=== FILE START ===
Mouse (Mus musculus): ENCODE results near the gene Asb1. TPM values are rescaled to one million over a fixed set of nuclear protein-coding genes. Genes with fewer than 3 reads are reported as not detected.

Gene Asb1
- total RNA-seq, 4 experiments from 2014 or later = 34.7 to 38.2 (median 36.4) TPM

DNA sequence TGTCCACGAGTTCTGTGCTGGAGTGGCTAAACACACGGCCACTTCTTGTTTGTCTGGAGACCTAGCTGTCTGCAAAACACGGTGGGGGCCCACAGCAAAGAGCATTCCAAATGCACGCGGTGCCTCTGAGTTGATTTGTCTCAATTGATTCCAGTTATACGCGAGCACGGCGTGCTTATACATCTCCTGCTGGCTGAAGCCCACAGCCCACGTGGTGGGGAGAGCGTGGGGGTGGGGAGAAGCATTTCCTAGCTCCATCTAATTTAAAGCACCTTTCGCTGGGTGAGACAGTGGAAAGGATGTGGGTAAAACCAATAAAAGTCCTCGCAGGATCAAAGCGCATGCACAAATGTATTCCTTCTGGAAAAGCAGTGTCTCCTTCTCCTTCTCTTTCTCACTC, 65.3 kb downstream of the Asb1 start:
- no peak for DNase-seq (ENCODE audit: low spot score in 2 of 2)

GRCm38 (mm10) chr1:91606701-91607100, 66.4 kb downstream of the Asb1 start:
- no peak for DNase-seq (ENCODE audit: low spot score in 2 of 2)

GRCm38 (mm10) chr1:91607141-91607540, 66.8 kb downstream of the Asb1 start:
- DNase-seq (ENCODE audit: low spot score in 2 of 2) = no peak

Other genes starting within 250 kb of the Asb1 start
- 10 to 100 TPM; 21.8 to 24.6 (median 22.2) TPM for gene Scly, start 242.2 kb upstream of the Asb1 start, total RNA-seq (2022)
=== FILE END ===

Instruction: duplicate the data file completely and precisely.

Mouse (Mus musculus): ENCODE results near the gene Asb1. TPM values are rescaled to one million over a fixed set of nuclear protein-coding genes. Genes with fewer than 3 reads are reported as not detected.

Gene Asb1
- total RNA-seq, 4 experiments from 2014 or later = 34.7 to 38.2 (median 36.4) TPM

DNA sequence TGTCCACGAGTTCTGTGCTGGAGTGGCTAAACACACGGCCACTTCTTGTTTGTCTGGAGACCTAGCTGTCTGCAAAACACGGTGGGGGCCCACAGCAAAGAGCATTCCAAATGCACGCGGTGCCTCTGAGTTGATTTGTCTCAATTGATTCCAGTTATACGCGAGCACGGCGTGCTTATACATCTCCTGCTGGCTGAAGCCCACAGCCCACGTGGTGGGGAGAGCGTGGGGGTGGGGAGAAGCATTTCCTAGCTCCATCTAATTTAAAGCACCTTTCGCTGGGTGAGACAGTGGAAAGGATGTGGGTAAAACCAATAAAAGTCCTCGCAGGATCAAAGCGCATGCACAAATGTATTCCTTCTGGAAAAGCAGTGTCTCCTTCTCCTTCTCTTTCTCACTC, 65.3 kb downstream of the Asb1 start:
- no peak for DNase-seq (ENCODE audit: low spot score in 2 of 2)

GRCm38 (mm10) chr1:91606701-91607100, 66.4 kb downstream of the Asb1 start:
- no peak for DNase-seq (ENCODE audit: low spot score in 2 of 2)

GRCm38 (mm10) chr1:91607141-91607540, 66.8 kb downstream of the Asb1 start:
- DNase-seq (ENCODE audit: low spot score in 2 of 2) = no peak

Other genes starting within 250 kb of the Asb1 start
- 10 to 100 TPM; 21.8 to 24.6 (median 22.2) TPM for gene Scly, start 242.2 kb upstream of the Asb1 start, total RNA-seq (2022)